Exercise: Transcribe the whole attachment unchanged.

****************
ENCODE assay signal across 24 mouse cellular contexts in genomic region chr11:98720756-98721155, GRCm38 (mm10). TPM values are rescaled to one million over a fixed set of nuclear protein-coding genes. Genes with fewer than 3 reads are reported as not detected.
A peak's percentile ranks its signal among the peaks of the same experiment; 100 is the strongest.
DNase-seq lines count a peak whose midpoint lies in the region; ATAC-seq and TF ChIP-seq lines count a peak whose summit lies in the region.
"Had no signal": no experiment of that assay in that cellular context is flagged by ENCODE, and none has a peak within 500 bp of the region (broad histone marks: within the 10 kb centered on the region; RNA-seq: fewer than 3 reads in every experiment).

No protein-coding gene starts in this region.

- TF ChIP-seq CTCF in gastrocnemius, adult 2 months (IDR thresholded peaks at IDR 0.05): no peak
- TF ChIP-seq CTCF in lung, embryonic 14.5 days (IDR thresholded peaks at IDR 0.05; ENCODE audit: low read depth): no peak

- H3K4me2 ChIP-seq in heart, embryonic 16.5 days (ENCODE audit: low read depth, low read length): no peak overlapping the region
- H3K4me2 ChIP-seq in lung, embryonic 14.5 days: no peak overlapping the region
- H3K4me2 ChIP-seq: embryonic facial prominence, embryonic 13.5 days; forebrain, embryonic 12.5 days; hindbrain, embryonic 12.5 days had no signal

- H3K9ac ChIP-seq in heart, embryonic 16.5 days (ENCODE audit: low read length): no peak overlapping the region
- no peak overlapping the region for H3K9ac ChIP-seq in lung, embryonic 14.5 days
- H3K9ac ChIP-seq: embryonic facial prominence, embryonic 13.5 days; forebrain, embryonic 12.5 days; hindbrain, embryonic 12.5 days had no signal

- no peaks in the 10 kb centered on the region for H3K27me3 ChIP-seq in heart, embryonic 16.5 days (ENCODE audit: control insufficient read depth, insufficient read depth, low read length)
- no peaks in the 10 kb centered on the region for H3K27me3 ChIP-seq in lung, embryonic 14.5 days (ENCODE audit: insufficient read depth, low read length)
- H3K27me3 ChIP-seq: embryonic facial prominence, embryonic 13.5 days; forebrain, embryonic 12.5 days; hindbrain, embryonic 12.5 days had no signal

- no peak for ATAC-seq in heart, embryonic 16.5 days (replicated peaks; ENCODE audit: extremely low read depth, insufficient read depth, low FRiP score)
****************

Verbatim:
ENCODE assay signal across 24 mouse cellular contexts in genomic region chr11:98720756-98721155, GRCm38 (mm10). TPM values are rescaled to one million over a fixed set of nuclear protein-coding genes. Genes with fewer than 3 reads are reported as not detected.
A peak's percentile ranks its signal among the peaks of the same experiment; 100 is the strongest.
DNase-seq lines count a peak whose midpoint lies in the region; ATAC-seq and TF ChIP-seq lines count a peak whose summit lies in the region.
"Had no signal": no experiment of that assay in that cellular context is flagged by ENCODE, and none has a peak within 500 bp of the region (broad histone marks: within the 10 kb centered on the region; RNA-seq: fewer than 3 reads in every experiment).

No protein-coding gene starts in this region.

- TF ChIP-seq CTCF in gastrocnemius, adult 2 months (IDR thresholded peaks at IDR 0.05): no peak
- TF ChIP-seq CTCF in lung, embryonic 14.5 days (IDR thresholded peaks at IDR 0.05; ENCODE audit: low read depth): no peak

- H3K4me2 ChIP-seq in heart, embryonic 16.5 days (ENCODE audit: low read depth, low read length): no peak overlapping the region
- H3K4me2 ChIP-seq in lung, embryonic 14.5 days: no peak overlapping the region
- H3K4me2 ChIP-seq: embryonic facial prominence, embryonic 13.5 days; forebrain, embryonic 12.5 days; hindbrain, embryonic 12.5 days had no signal

- H3K9ac ChIP-seq in heart, embryonic 16.5 days (ENCODE audit: low read length): no peak overlapping the region
- no peak overlapping the region for H3K9ac ChIP-seq in lung, embryonic 14.5 days
- H3K9ac ChIP-seq: embryonic facial prominence, embryonic 13.5 days; forebrain, embryonic 12.5 days; hindbrain, embryonic 12.5 days had no signal

- no peaks in the 10 kb centered on the region for H3K27me3 ChIP-seq in heart, embryonic 16.5 days (ENCODE audit: control insufficient read depth, insufficient read depth, low read length)
- no peaks in the 10 kb centered on the region for H3K27me3 ChIP-seq in lung, embryonic 14.5 days (ENCODE audit: insufficient read depth, low read length)
- H3K27me3 ChIP-seq: embryonic facial prominence, embryonic 13.5 days; forebrain, embryonic 12.5 days; hindbrain, embryonic 12.5 days had no signal

- no peak for ATAC-seq in heart, embryonic 16.5 days (replicated peaks; ENCODE audit: extremely low read depth, insufficient read depth, low FRiP score)